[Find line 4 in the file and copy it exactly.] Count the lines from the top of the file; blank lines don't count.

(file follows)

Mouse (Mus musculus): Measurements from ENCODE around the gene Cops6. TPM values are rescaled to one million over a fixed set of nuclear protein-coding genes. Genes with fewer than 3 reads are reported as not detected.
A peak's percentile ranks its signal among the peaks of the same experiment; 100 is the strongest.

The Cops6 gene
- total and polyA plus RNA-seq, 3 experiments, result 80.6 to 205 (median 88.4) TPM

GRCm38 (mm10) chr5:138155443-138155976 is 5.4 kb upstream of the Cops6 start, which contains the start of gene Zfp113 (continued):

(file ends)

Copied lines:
- total and polyA plus RNA-seq, 3 experiments, result 80.6 to 205 (median 88.4) TPM